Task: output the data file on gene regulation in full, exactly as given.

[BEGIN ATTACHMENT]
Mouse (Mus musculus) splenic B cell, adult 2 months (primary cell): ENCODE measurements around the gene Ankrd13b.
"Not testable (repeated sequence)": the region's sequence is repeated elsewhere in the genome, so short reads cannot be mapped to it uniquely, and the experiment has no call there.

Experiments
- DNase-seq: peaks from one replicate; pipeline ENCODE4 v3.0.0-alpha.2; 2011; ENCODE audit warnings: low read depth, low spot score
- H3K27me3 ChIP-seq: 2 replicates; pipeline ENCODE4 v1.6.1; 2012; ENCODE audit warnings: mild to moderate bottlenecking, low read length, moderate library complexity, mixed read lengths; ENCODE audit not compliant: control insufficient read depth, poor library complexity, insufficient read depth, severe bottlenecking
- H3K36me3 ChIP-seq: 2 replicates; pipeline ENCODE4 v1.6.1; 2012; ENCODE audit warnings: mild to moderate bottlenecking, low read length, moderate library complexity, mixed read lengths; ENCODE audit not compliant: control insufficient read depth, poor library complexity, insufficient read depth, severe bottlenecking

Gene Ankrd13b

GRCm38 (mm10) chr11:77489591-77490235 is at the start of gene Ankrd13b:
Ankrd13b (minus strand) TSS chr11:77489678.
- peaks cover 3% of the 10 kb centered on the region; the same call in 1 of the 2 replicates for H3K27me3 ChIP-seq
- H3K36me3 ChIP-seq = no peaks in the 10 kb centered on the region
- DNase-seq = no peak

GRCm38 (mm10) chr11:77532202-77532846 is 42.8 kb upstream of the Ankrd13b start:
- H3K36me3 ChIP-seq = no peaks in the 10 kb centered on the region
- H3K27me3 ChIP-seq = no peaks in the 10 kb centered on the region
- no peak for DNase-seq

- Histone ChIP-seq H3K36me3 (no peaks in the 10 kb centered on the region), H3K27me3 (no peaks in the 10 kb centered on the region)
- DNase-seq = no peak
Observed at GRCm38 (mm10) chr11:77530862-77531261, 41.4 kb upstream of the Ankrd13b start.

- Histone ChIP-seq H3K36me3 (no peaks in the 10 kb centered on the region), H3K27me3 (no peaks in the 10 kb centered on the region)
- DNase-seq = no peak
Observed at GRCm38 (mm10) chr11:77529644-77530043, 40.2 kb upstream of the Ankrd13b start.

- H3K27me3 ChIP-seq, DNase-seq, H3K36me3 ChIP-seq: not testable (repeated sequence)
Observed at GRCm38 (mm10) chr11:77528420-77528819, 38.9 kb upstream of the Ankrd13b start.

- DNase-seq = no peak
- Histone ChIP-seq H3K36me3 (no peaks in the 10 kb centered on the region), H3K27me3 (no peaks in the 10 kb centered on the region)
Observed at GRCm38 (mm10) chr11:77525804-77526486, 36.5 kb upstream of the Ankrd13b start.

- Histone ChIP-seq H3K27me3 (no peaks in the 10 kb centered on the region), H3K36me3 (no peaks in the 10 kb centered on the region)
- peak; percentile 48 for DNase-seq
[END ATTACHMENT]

Mouse (Mus musculus) splenic B cell, adult 2 months (primary cell): ENCODE measurements around the gene Ankrd13b.
"Not testable (repeated sequence)": the region's sequence is repeated elsewhere in the genome, so short reads cannot be mapped to it uniquely, and the experiment has no call there.

Experiments
- DNase-seq: peaks from one replicate; pipeline ENCODE4 v3.0.0-alpha.2; 2011; ENCODE audit warnings: low read depth, low spot score
- H3K27me3 ChIP-seq: 2 replicates; pipeline ENCODE4 v1.6.1; 2012; ENCODE audit warnings: mild to moderate bottlenecking, low read length, moderate library complexity, mixed read lengths; ENCODE audit not compliant: control insufficient read depth, poor library complexity, insufficient read depth, severe bottlenecking
- H3K36me3 ChIP-seq: 2 replicates; pipeline ENCODE4 v1.6.1; 2012; ENCODE audit warnings: mild to moderate bottlenecking, low read length, moderate library complexity, mixed read lengths; ENCODE audit not compliant: control insufficient read depth, poor library complexity, insufficient read depth, severe bottlenecking

Gene Ankrd13b

GRCm38 (mm10) chr11:77489591-77490235 is at the start of gene Ankrd13b:
Ankrd13b (minus strand) TSS chr11:77489678.
- peaks cover 3% of the 10 kb centered on the region; the same call in 1 of the 2 replicates for H3K27me3 ChIP-seq
- H3K36me3 ChIP-seq = no peaks in the 10 kb centered on the region
- DNase-seq = no peak

GRCm38 (mm10) chr11:77532202-77532846 is 42.8 kb upstream of the Ankrd13b start:
- H3K36me3 ChIP-seq = no peaks in the 10 kb centered on the region
- H3K27me3 ChIP-seq = no peaks in the 10 kb centered on the region
- no peak for DNase-seq

- Histone ChIP-seq H3K36me3 (no peaks in the 10 kb centered on the region), H3K27me3 (no peaks in the 10 kb centered on the region)
- DNase-seq = no peak
Observed at GRCm38 (mm10) chr11:77530862-77531261, 41.4 kb upstream of the Ankrd13b start.

- Histone ChIP-seq H3K36me3 (no peaks in the 10 kb centered on the region), H3K27me3 (no peaks in the 10 kb centered on the region)
- DNase-seq = no peak
Observed at GRCm38 (mm10) chr11:77529644-77530043, 40.2 kb upstream of the Ankrd13b start.

- H3K27me3 ChIP-seq, DNase-seq, H3K36me3 ChIP-seq: not testable (repeated sequence)
Observed at GRCm38 (mm10) chr11:77528420-77528819, 38.9 kb upstream of the Ankrd13b start.

- DNase-seq = no peak
- Histone ChIP-seq H3K36me3 (no peaks in the 10 kb centered on the region), H3K27me3 (no peaks in the 10 kb centered on the region)
Observed at GRCm38 (mm10) chr11:77525804-77526486, 36.5 kb upstream of the Ankrd13b start.

- Histone ChIP-seq H3K27me3 (no peaks in the 10 kb centered on the region), H3K36me3 (no peaks in the 10 kb centered on the region)
- peak; percentile 48 for DNase-seq